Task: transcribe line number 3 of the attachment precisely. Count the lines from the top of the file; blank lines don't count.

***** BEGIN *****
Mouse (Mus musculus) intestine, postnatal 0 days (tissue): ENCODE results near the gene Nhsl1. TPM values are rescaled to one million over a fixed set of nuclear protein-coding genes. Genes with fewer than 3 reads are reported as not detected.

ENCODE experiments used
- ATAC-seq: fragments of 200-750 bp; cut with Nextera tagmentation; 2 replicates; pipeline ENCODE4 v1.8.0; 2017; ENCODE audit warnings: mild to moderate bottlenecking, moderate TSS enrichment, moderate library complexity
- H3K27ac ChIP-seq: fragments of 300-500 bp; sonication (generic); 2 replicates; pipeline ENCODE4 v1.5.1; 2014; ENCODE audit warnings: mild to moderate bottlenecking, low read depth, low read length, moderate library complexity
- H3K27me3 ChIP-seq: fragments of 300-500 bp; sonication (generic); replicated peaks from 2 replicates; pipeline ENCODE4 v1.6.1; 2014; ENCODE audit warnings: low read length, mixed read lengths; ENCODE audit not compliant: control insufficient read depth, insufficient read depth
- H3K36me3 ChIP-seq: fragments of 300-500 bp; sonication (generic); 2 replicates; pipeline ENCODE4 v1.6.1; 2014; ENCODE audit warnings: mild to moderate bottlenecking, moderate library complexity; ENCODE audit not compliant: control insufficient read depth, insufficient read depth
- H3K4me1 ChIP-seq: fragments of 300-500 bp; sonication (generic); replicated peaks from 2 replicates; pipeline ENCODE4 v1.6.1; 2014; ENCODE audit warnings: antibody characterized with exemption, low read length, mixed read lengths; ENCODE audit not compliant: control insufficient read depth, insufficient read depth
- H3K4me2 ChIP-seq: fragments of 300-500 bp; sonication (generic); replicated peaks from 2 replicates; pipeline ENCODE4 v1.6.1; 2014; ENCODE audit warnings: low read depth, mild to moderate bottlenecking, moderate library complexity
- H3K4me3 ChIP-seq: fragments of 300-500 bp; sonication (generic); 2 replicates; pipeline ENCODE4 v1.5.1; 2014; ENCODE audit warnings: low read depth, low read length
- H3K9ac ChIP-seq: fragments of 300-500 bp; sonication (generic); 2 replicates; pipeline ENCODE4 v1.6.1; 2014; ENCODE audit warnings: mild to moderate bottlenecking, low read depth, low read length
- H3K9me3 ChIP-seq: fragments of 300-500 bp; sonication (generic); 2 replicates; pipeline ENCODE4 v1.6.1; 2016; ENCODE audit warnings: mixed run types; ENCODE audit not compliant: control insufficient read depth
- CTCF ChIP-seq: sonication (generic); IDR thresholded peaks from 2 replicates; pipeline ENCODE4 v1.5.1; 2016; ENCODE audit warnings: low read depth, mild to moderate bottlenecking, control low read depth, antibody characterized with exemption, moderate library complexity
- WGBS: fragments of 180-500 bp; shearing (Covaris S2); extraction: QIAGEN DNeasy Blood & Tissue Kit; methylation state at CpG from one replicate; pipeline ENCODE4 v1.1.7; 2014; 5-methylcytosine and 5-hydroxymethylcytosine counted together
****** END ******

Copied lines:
- ATAC-seq: fragments of 200-750 bp; cut with Nextera tagmentation; 2 replicates; pipeline ENCODE4 v1.8.0; 2017; ENCODE audit warnings: mild to moderate bottlenecking, moderate TSS enrichment, moderate library complexity